Medical / Emergency:

  • Make sure you have all medications filled ahead of the storm, and have at least a weeks supply on hand.
  • If you have a condition which requires you to stay at the local hospital to ride out the storm, then please do!  Emergency vehicles are not allowed — for their own safety — to venture out into a storm once it reaches a certain strength (I think sustained tropical storm force winds, but possibly sustained hurricane force winds).  This means that they cannot get to you to get you out.  Downed trees, tree limbs and powerlines could also prevent them from getting to you soon after a storm.  Be safe, and evacuate to a hospital if you know you should.
    • In Miami, the drop in pressure from Hurricane Andrew caused many women in their last trimester of pregnancy to go into labor that night.  If those women would have stayed home, they would have had their babies on their own, where the potential for complications would be much greater, and no medical personnel able to get to them to help.
    • In New Orleans, people who were “in the bowl” were unable to leave their homes once the levees broke right after Katrina.  Even though the storm surge did not affect their homes, they still became trapped.  While the loss of property could not have been prevented that day, the emergency rescues could have been.  The storm surge was larger than anticipated because the winds dropped before Katrina hit land, which made some assume that the storm surge would also recede.  There was a failure to understand that the power of a wall of water cannot be easily diminished, and in the Gulf of Mexico, where the waters are more shallow, the water tends to rise more like a tsunami.  In everything hurricane, even if your local news station tells you not to worry, yet the National Hurricane Center tells you to get out of doge, I would listen to the NHC.  They have MANY more years of study than your local news personality behind the desk.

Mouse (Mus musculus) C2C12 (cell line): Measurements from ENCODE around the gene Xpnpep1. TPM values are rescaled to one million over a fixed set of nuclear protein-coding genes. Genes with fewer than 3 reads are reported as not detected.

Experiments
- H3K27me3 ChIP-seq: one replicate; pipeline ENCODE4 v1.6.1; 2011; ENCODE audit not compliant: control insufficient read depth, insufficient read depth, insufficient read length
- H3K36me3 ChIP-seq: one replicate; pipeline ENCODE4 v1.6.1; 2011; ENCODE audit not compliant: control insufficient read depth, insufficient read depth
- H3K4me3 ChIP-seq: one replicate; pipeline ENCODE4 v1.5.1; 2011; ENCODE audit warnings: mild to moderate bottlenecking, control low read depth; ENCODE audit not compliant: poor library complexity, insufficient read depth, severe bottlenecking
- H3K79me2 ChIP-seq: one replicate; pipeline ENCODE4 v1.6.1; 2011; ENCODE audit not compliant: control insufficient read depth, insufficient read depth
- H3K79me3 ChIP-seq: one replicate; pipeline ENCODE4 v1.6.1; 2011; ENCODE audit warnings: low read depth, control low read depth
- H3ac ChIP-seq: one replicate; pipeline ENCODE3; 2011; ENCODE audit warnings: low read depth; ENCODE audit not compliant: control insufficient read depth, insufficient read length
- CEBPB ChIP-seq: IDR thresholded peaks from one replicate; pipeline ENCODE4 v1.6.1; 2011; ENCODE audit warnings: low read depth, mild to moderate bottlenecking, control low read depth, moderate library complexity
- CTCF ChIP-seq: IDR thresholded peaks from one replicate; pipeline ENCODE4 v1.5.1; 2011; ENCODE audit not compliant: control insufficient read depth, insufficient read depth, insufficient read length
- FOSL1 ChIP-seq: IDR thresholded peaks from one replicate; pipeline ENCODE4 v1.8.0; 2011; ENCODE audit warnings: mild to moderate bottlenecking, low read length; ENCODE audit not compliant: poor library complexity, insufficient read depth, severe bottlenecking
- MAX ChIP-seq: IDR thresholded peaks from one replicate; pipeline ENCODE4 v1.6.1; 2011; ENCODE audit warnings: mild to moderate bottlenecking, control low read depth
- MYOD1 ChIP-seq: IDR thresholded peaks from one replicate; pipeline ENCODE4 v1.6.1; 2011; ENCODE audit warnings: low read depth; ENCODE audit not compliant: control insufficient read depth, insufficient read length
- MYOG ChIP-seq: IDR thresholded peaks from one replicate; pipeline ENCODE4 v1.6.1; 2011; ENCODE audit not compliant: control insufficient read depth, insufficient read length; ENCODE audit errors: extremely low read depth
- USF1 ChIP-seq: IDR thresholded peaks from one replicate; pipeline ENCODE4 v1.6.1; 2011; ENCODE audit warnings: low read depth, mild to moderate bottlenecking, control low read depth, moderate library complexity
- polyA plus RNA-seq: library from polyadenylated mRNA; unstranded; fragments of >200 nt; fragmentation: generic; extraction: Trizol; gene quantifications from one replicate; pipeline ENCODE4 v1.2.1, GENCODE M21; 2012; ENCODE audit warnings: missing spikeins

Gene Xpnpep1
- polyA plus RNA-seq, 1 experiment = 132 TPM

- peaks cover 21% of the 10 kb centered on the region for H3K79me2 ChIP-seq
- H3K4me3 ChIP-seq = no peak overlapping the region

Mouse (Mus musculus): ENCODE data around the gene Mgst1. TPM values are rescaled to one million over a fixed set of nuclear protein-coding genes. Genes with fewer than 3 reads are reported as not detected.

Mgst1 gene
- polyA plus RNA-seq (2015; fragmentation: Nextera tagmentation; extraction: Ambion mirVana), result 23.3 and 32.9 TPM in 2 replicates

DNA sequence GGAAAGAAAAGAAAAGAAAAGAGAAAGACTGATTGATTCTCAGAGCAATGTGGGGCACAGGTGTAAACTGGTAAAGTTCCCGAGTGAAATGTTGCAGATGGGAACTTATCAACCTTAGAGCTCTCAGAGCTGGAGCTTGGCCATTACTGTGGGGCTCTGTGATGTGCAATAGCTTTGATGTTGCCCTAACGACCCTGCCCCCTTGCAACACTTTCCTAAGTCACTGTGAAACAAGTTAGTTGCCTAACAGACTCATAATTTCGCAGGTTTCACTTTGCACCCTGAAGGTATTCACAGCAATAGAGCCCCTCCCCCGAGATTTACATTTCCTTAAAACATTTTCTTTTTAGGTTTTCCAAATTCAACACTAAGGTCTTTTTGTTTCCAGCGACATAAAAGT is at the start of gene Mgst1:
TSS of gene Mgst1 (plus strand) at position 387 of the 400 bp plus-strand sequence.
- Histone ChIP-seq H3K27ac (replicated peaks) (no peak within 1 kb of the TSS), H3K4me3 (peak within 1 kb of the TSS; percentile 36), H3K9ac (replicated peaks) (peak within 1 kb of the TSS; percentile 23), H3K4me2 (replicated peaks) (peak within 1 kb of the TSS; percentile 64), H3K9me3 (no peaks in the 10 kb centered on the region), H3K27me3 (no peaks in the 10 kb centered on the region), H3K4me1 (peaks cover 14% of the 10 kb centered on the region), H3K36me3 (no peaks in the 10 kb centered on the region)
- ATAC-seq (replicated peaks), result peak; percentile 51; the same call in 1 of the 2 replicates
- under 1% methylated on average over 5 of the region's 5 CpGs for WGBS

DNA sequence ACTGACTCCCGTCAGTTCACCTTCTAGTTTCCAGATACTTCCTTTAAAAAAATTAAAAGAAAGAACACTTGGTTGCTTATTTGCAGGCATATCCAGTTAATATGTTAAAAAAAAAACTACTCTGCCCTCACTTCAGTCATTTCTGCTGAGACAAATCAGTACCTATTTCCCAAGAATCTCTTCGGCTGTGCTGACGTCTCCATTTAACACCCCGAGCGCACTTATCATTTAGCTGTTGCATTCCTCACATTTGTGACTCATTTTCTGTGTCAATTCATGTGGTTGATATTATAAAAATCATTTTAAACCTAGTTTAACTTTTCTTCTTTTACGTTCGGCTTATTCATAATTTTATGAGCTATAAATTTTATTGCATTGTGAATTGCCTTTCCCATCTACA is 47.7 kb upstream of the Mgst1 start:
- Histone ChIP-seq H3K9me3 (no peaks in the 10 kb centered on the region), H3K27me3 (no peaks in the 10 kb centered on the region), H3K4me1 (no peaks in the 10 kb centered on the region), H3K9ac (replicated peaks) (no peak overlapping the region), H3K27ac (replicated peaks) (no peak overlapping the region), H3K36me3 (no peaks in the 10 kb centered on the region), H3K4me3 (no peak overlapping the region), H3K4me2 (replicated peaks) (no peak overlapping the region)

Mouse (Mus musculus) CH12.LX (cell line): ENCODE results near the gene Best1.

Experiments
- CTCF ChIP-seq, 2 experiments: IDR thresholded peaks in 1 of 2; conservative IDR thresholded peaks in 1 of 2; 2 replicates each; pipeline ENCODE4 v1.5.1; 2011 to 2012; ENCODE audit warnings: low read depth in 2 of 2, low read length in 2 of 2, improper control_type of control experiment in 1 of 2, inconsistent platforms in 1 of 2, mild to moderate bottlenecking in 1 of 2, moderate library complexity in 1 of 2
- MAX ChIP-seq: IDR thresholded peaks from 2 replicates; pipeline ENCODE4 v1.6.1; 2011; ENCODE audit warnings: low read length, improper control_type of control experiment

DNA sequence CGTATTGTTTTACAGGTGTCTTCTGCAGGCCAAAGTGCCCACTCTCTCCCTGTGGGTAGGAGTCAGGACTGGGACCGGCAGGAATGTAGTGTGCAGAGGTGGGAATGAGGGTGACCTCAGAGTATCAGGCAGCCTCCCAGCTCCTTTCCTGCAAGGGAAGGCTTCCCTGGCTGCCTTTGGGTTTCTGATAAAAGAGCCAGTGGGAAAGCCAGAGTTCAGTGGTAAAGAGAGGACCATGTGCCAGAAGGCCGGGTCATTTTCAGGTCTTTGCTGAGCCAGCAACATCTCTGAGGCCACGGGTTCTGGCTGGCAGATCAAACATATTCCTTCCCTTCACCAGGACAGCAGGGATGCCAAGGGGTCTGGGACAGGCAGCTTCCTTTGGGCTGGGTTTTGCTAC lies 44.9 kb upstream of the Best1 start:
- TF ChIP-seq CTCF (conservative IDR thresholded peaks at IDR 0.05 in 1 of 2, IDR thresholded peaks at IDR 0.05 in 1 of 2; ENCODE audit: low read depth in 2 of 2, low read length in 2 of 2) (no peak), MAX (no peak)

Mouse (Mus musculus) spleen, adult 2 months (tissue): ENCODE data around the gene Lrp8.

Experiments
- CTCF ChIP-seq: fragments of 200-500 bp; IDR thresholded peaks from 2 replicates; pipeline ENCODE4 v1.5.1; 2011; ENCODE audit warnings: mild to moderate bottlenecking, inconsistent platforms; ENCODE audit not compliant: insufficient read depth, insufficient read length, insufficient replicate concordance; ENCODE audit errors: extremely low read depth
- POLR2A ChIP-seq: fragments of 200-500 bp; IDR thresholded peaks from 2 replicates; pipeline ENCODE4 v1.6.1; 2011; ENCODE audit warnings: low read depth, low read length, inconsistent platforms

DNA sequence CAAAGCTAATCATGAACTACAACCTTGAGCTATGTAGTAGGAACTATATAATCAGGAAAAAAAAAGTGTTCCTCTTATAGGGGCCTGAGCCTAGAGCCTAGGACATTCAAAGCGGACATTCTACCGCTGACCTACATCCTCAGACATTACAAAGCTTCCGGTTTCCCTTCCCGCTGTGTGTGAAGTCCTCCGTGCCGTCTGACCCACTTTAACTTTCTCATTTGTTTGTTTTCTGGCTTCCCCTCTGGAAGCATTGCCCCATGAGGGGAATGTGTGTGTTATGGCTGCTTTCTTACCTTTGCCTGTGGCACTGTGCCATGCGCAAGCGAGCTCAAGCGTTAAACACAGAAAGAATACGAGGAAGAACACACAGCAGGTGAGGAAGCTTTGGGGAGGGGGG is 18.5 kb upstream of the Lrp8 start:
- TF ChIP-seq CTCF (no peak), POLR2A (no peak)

• In short, be prepared and know your environment and your limitations.


  • Consider this:  you have kids who are accustomed to having TVs, video game consoles, computers, hand held game devices and other immediate gratification for entertainment.  What happens when that is not available?  For most parents, it means insanity – not for the kids but for the parents!
  • Make sure that you have things to do, on hand which do not require batteries, or any sort of electricity. Some samples:
    • Card games
      • Playing cards, as well as games like Fluxx, Chrononauts, Burn Rate, Uno, Pokemon, and Yugio. This could be the only chance you get to truly unplug with your family
    • board games
    • puzzles
    • books
    • word games
    • other non-electronic “things to do” should be on hand for your own personal sanity.
  • Be prepared to sit down and talk to your family!  Your kids will have their fears, let them talk to you about them, even if it drives you a little batty.  Your kids have probably never gone through anything like a major hurricane, and if you’re lucky, you haven’t either.  Your child’s fears may seem small compared to yours, but helping them get through those fears could save them a lot of therapy later, and it could save you too!


  • It is a great idea to have a battery, solar, human or other powered fan available after the storm. 
    • When hurricane Andrew came through Broward county in 1992, power at my house was knocked out for a week.  There was little to no breeze and it was the end of August — the hottest part of the summer.  I had a hand held fan that I used constantly, which added to my comfort in a big way.  Just the little bit of a blowing breeze was enough.  I’ve grown up with having air conditioning my whole life, and parents that like to set the thermostat to what seems to be sub-zero.  I do not deal well with heat at all, yet I live in Florida.  Go figure.

The most important thing to do is to have a plan, and follow through with it.  During Hurricane Season, you can never be too prepared.  It is a personal responsibility that each person must take upon themselves.  Help will not arrive the morning after a storm, so being prepared for the storm is always the right course.

There are lots of things which are not listed here, like generators, ductape, and more.  Let us know how you prepare for hurricane season, and don’t forget to mention where you live so others in your area can relate to your ideas!

Are you looking for more information on hurricanes and hurricane preparedness?  Try these links: